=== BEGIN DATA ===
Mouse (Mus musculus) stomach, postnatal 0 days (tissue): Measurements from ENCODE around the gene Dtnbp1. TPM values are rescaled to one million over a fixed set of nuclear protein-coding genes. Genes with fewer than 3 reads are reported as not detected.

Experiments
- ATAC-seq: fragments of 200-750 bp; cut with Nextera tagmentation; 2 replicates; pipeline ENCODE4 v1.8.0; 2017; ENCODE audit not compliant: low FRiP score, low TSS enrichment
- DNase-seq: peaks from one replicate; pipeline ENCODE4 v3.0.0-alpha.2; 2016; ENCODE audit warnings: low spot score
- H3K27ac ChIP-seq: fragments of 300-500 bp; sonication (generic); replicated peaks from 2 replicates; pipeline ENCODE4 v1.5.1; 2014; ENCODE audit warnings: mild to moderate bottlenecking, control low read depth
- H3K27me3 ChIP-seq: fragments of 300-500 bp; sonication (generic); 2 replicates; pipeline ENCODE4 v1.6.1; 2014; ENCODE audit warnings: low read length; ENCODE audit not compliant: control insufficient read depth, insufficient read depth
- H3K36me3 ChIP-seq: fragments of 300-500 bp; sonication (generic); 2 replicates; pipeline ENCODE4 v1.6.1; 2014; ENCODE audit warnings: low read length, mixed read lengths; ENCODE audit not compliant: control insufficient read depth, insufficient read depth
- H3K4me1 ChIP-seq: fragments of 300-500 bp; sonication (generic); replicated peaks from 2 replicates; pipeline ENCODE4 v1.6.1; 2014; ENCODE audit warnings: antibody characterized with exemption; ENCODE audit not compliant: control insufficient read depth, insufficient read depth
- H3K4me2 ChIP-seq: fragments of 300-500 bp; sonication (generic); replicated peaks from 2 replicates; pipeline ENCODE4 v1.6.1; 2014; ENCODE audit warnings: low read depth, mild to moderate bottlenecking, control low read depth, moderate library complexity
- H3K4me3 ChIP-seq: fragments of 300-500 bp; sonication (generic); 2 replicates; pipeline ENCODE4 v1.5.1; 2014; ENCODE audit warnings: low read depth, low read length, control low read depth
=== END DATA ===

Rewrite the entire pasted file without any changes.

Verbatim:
Mouse (Mus musculus) stomach, postnatal 0 days (tissue): Measurements from ENCODE around the gene Dtnbp1. TPM values are rescaled to one million over a fixed set of nuclear protein-coding genes. Genes with fewer than 3 reads are reported as not detected.

Experiments
- ATAC-seq: fragments of 200-750 bp; cut with Nextera tagmentation; 2 replicates; pipeline ENCODE4 v1.8.0; 2017; ENCODE audit not compliant: low FRiP score, low TSS enrichment
- DNase-seq: peaks from one replicate; pipeline ENCODE4 v3.0.0-alpha.2; 2016; ENCODE audit warnings: low spot score
- H3K27ac ChIP-seq: fragments of 300-500 bp; sonication (generic); replicated peaks from 2 replicates; pipeline ENCODE4 v1.5.1; 2014; ENCODE audit warnings: mild to moderate bottlenecking, control low read depth
- H3K27me3 ChIP-seq: fragments of 300-500 bp; sonication (generic); 2 replicates; pipeline ENCODE4 v1.6.1; 2014; ENCODE audit warnings: low read length; ENCODE audit not compliant: control insufficient read depth, insufficient read depth
- H3K36me3 ChIP-seq: fragments of 300-500 bp; sonication (generic); 2 replicates; pipeline ENCODE4 v1.6.1; 2014; ENCODE audit warnings: low read length, mixed read lengths; ENCODE audit not compliant: control insufficient read depth, insufficient read depth
- H3K4me1 ChIP-seq: fragments of 300-500 bp; sonication (generic); replicated peaks from 2 replicates; pipeline ENCODE4 v1.6.1; 2014; ENCODE audit warnings: antibody characterized with exemption; ENCODE audit not compliant: control insufficient read depth, insufficient read depth
- H3K4me2 ChIP-seq: fragments of 300-500 bp; sonication (generic); replicated peaks from 2 replicates; pipeline ENCODE4 v1.6.1; 2014; ENCODE audit warnings: low read depth, mild to moderate bottlenecking, control low read depth, moderate library complexity
- H3K4me3 ChIP-seq: fragments of 300-500 bp; sonication (generic); 2 replicates; pipeline ENCODE4 v1.5.1; 2014; ENCODE audit warnings: low read depth, low read length, control low read depth